On the heights of Heidelberg – Viking River Cruise Day 4 (morning)

We arrived in Worms, Germany at 8:00 a.m. on Tuesday to take an excursion to Heidelberg, one of Germany’s oldest cities.

05-Heidelberg-2014-05-27- _38Our main destination was the castle Schloss that overlooks the old town or Altstadt.

05-Heidelberg-2014-05-27- _01

Fortunately, for me and my arthritic joints, the Viking tour bus drove us to the top of the hill.

05-Heidelberg-2014-05-27- _02Heidelberg castle was abandoned over 300 years ago and is partly, maybe even largely, in ruins. It was the residence of the Palatinate monarchy.

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While we stood and enjoyed a panoramic view of the Altstadt and Neckar Valley from the castle grounds,

05-Heidelberg-2014-05-27- _06our tour guide, who was a native German, explained the history of the Schloss and surrounding area. He explained how much of Germany was damaged during WWII. One of the most touching moments of the trip, for me, was when he specifically addressed the Americans and Canadians. He looked us in the eyes and very sincerely thanked us for getting involved in the war and for our help in bringing Hitler’s reign to an end.

05-Heidelberg-2014-05-27-_06aThe Heidelberg Schloss is surrounded by a moat that was used as a hunting grounds for guests. Animals would be brought in and  basically slaughtered. Not such a great sporting event if you ask me.

05-Heidelberg-2014-05-27- _14This is a very large tower that provides entrance to the castle. In the late 17th century, French incursions totally destroyed medieval Heidelberg, including the castle. The ornate sculpture was one casualty.  The family shield, made of some kind of valuable metals, was removed from its prominent place between the two lions.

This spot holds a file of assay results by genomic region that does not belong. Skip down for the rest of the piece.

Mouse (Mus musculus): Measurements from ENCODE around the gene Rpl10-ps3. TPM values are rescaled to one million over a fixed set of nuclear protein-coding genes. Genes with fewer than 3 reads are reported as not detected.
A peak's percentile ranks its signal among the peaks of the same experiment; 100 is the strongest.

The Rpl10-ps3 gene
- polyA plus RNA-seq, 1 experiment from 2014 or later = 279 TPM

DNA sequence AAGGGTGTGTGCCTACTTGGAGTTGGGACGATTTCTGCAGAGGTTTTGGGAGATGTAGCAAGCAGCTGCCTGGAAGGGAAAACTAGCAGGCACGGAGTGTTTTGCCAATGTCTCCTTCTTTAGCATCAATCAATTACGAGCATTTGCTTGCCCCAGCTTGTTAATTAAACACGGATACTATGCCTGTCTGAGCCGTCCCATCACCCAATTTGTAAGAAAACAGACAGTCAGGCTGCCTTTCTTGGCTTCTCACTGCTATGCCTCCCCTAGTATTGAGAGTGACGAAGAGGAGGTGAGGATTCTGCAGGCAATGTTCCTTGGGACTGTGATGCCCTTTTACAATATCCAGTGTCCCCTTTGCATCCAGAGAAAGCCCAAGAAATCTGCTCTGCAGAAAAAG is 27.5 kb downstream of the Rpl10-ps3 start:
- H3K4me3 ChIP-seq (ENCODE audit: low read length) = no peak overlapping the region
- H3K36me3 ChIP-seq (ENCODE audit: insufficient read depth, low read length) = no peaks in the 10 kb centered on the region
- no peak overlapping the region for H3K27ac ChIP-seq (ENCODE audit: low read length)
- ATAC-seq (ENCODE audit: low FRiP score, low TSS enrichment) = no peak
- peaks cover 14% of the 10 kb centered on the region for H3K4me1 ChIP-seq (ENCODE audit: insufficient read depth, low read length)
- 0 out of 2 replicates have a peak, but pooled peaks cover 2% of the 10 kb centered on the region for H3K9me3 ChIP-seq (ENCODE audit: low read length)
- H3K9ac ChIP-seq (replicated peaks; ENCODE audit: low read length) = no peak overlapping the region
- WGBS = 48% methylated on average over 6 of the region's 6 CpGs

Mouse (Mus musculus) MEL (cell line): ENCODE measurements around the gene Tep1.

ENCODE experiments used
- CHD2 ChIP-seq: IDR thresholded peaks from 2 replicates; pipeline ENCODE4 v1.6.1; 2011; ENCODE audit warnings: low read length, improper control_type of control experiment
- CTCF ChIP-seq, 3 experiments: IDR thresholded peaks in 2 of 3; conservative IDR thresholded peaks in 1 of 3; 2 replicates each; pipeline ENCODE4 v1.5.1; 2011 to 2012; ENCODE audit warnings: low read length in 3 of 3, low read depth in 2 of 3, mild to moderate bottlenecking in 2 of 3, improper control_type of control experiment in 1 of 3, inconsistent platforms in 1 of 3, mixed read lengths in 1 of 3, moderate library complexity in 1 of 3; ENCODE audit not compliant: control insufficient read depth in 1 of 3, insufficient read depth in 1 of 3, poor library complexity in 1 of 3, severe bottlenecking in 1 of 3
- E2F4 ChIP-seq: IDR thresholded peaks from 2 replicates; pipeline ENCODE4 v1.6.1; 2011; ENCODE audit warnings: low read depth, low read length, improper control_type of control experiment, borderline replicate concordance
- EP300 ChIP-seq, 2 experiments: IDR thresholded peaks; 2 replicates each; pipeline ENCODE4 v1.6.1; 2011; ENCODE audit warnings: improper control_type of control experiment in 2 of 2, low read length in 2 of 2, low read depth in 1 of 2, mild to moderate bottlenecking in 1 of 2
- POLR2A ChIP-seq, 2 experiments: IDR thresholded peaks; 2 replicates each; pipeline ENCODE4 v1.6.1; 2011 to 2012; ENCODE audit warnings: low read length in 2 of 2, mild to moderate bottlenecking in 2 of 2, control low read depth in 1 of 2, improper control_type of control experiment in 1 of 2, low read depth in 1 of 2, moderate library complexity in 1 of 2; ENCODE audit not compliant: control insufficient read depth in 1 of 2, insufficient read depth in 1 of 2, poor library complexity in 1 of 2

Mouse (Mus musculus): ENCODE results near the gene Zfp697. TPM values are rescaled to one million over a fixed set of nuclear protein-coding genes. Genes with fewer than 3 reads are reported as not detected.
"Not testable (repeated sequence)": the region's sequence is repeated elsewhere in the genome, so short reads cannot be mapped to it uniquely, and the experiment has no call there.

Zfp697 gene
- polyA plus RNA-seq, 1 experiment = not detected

05-Heidelberg-2014-05-27- _15We walked through the arched entryway. I suspect in days gone by, this arch was equipped with a heavy door of some kind.

05-Heidelberg-2014-05-27- _17Through the arch, the courtyard is enclosed by beautiful buildings that comprised the vast residential complex that was built and repeatedly extended from 13th to 17th centuries.

05-Heidelberg-2014-05-27- _21 Like most of the sites we toured, Heidelberg also had a nice crowd of people. You can see Mark in the foreground. I think he may be snapping a photo of the architecture

05-Heidelberg-2014-05-27- _26which was varied, interesting, and quite beautiful.

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This is a closer view of some kind of time or season dial. I really need to look it up and find out what it’s all about.

05-Heidelberg-2014-05-27- _25And this little window really appeals to my romantic sensibilities. Who might have stood there? What were they watching? What was the idea behind building this onto the side of the castle? So many things to wonder about.

05-Heidelberg-2014-05-27- _20This may have been the newest section of the castle, although don’t quote me on that. You can’t see very clearly from here, but the wall is very ornate with lots of sculptures.